‘Love God and love
others’ at the Twelfth

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At the Twelfth at Ballinderry, Rt. Wor. Brother Reverend Stanley Gamble, Grand Chaplain of the Grand Orange Lodge Of Ireland, told all of the inclusive grace-filled message of Jesus and the freedom it brings.

He said: “We meet together this afternoon to give thanks to God for the civil and religious liberties which we enjoy with the rest of the Free World, and to remind ourselves of the faith which we hold dear; the faith of Abraham, Isaac, and Jacob; the faith of Moses, Miriam, and Joshua; the faith of David, Solomon and Daniel; the faith of our Lord Jesus Christ.

“That faith has shaped and moulded our nation, our culture and people for generations and it is that faith which continues to give us wisdom and guidance in the present, and hope for the future.

“Our reading from St. Matthew’s Gospel reminds of the first and great commandment; to love the Lord your God with all your heart and with all your soul and with all your mind. This speaks of the vertical aspect of our faith.

“We have the privilege of not only knowing God but of loving him. The meta-narrative (big story) of the Scriptures is that God lives in covenant relationship with his people.

“The Psalmist writes, “Give thanks to God for he is good, his love endures forever.” And it’s out of God’s steadfast love for us, his hesed in Hebrew, that God invites us to live in relationship with him. And this invitation comes to us through the Gospel of Jesus Christ.

“Jesus not only taught about God’s love but he showed and shared God’s love with all and sundry. He invited people to change their thinking about God, and to change their thinking about themselves, to see God as their loving heavenly Father and to see themselves as his children, and to come to him daily in prayer just as a child comes to a father.

“The Qualifications of an Orangemen speak of this personal relationship that we can have with God. “An Orangeman should have a sincere love and veneration for his heavenly Father and a humble and steadfast faith in Jesus Christ.”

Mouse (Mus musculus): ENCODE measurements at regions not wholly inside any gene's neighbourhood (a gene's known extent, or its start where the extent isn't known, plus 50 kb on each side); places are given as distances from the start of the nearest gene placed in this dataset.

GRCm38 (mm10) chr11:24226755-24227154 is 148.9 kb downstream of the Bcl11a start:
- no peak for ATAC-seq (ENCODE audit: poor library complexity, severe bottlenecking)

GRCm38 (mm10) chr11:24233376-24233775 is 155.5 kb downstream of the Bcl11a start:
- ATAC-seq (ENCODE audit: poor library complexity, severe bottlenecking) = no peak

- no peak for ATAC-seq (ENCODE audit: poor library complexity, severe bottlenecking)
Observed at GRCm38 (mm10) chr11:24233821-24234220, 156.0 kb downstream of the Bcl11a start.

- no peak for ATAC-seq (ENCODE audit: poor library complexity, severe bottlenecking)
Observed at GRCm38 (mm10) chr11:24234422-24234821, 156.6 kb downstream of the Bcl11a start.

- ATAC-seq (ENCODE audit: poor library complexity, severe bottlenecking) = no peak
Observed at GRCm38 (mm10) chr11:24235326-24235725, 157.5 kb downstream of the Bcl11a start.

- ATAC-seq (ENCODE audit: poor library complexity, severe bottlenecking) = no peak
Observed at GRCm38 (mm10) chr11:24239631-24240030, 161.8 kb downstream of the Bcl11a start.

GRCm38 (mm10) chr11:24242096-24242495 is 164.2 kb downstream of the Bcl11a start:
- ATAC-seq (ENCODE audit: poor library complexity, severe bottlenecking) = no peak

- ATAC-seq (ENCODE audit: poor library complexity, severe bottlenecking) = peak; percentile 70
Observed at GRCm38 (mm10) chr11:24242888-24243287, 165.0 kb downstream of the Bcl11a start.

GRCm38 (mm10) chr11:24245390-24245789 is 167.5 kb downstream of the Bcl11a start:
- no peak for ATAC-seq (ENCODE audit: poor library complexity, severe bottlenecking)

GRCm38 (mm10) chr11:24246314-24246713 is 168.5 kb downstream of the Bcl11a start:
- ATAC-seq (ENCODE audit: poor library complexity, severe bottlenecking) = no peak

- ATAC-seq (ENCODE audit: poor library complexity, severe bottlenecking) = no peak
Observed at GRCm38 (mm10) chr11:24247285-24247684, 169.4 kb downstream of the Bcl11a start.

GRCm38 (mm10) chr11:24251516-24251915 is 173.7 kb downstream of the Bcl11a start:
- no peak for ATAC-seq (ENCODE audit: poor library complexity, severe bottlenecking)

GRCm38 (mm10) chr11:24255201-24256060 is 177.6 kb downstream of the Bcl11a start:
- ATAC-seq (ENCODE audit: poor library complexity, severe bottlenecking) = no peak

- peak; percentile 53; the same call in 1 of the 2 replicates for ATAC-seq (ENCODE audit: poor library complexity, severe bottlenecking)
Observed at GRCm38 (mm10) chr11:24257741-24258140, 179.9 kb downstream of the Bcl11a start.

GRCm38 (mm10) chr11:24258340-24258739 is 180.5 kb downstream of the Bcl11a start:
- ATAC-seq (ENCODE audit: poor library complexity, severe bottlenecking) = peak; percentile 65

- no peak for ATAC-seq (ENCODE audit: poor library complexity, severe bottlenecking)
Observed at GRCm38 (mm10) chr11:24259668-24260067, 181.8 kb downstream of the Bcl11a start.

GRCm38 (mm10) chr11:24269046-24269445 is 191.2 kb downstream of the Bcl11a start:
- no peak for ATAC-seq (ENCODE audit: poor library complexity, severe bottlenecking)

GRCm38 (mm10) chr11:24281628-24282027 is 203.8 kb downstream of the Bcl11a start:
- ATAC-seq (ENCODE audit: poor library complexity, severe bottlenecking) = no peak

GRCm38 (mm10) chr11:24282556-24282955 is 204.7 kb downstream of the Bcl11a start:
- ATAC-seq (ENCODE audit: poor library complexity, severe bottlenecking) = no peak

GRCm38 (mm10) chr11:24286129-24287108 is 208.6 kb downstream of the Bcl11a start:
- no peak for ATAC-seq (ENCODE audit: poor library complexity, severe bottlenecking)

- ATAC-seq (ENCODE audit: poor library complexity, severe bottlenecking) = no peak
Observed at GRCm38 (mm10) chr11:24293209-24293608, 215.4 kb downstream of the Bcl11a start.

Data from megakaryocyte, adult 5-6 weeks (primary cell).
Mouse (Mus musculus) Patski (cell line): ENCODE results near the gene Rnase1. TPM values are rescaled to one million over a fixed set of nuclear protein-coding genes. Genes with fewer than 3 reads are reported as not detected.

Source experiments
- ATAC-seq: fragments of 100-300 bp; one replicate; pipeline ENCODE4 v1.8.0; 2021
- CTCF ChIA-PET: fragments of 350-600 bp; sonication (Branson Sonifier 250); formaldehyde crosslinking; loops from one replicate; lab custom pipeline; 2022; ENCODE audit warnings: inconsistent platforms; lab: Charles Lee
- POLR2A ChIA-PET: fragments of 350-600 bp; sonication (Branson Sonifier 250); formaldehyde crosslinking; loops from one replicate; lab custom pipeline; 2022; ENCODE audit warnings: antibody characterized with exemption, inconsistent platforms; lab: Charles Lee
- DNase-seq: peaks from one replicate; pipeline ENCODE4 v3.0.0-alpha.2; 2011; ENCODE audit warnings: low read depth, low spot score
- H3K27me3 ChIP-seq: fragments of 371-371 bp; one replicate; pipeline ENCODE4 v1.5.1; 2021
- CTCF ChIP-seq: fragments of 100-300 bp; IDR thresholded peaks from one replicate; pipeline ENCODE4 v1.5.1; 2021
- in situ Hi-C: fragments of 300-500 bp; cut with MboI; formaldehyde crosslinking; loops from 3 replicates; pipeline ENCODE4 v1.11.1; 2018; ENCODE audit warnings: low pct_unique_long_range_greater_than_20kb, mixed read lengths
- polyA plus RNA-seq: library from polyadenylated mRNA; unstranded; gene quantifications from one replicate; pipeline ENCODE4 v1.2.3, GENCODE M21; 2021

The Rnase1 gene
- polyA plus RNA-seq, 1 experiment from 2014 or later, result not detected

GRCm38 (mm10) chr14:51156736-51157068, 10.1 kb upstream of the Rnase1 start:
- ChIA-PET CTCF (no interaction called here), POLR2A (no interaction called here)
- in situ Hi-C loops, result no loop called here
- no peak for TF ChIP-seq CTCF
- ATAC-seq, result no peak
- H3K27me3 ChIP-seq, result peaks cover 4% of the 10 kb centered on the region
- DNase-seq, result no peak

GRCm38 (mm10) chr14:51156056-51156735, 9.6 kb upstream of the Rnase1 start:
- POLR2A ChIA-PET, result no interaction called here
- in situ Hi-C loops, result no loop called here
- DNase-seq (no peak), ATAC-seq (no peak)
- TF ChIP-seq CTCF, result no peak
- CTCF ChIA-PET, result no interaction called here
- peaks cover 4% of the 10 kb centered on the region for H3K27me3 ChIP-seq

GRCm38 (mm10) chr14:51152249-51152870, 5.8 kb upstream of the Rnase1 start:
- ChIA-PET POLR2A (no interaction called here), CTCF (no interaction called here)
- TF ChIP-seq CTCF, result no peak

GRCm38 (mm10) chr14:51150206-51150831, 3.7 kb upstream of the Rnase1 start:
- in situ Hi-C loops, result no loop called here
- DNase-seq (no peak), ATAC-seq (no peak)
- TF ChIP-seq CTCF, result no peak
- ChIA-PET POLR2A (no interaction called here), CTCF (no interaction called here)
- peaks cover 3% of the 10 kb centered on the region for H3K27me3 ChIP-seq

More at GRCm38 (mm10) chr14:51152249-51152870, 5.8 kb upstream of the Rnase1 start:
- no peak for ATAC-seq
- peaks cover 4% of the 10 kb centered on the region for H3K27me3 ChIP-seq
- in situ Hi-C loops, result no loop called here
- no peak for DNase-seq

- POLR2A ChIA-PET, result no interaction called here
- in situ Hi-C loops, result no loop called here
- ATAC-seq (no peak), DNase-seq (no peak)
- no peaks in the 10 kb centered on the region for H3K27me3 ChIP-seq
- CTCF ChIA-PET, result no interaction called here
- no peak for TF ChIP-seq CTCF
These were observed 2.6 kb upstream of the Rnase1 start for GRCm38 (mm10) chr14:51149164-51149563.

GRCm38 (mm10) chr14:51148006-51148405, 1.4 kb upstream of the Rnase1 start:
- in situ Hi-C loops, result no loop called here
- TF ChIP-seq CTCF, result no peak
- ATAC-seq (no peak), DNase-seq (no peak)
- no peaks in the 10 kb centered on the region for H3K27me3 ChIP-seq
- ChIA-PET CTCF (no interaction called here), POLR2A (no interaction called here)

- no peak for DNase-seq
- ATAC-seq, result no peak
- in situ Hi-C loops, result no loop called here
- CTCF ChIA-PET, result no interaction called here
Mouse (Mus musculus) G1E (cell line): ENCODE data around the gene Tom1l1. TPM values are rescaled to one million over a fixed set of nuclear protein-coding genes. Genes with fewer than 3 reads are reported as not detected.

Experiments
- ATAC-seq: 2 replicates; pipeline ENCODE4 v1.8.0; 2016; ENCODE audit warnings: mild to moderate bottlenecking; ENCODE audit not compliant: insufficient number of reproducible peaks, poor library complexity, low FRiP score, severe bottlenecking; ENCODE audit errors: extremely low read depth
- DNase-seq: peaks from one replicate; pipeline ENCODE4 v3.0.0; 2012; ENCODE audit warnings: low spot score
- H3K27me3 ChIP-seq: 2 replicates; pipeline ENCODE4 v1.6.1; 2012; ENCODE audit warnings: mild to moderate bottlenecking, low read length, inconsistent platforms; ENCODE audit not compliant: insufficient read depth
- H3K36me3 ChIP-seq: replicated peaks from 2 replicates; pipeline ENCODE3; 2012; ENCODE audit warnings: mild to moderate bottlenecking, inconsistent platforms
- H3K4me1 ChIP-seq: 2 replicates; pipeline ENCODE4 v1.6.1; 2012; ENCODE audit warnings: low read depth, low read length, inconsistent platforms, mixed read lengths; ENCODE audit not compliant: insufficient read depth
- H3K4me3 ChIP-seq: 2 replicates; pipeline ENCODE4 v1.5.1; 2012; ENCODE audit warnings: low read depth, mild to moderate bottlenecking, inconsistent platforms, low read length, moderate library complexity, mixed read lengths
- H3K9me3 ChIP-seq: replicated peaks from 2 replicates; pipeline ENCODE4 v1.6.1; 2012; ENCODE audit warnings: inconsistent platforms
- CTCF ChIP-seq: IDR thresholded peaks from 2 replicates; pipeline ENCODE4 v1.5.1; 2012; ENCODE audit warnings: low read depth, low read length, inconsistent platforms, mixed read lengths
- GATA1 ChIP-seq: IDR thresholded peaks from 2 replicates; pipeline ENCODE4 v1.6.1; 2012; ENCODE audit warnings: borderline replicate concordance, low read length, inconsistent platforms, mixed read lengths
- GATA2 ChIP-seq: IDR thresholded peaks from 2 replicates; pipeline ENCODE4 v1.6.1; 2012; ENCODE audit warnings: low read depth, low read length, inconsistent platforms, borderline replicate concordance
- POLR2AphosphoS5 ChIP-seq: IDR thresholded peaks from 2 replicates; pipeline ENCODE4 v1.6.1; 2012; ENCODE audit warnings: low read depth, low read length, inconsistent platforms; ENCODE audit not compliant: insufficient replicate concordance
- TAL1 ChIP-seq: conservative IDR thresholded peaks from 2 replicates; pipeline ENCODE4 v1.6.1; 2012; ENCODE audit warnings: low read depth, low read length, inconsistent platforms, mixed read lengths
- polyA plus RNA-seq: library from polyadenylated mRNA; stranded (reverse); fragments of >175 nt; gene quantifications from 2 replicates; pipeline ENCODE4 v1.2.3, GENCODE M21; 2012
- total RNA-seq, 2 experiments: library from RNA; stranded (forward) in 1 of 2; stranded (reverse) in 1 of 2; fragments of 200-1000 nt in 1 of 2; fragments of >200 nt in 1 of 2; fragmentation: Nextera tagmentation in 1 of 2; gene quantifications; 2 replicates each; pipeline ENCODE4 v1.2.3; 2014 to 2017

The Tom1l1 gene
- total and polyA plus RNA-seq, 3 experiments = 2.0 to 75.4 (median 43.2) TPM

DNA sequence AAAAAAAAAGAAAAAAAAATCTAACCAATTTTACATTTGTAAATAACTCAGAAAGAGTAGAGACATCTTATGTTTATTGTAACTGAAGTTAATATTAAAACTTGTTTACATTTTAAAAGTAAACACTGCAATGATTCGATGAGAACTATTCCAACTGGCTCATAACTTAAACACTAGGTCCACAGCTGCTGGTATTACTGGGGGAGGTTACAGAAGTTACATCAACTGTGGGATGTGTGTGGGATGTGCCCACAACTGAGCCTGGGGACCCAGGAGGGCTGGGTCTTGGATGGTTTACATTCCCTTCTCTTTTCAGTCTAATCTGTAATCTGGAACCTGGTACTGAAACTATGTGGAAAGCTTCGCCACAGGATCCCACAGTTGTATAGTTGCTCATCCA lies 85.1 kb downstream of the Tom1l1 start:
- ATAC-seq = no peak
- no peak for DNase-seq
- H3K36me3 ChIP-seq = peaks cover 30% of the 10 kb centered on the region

“Brothers and sisters gathered here today, do not neglect the gift of knowing and loving God through the Gospel of our Lord Jesus Christ. It will soften and warm your heart. It will enlighten and sharpen your mind. And it will breathe life and vigour into your soul. We have a God who loves us and we have the privilege of loving 
him in return.

“Jesus said, “Love the Lord your God with all your heart, and all your soul, and all your mind.” This is the vertical aspect of our faith; our relationship with our loving 
heavenly Father.

“Second, Jesus said, “Love your neighbour as yourself.” This is the horizontal aspect of our faith. We are called not just to love God but to love our neighbour as ourselves

“You see our faith is supposed to impact people around us. It is supposed to make a difference in the lives of men, women and children. It is not supposed to be a private and selfish faith. No, it is meant to be a public and selfless faith; a faith that reaches out to people; a faith that offers help and support; a faith that gives people a way out of their difficulties and the opportunity of a fresh start.

“As Christians, we are taught to live in relationship with those around us: our friends, our families, our work colleagues, our neighbours, people of different faiths and people of no faith at all. It’s not an easy task, and we often get it wrong, but thankfully Jesus has given us ‘the Golden Rule’ to live by. “Do unto others as you would have them do unto you.” In other words, treat others as you would like them 
to treat you.

“Again, the Qualifications of an Orangeman help us to picture what this might look like in our lives. “An Orangeman should cultivate truth and justice, brotherly kindness and charity, devotion and piety, concord and unity, and obedience to the laws; his deportment should be gentle and compassionate, kind and courteous; he should seek the society of the virtuous, and avoid that of the evil; his conduct should be guided by wisdom and prudence, and marked by honesty, temperance and sobriety; the glory of God and the welfare of man, the honour of his Sovereign, and the good of his country, should be the motive of his actions.”

“Brothers and sisters, if we do all that we can to reach out to our neighbour in love and service, then we will have kept the second great commandment and been faithful to the calling of our Lord and Saviour.

“As St. John writes in his first epistle. “Beloved, let us love one another, for love is from God, and whoever loves has been born of God and knows God.””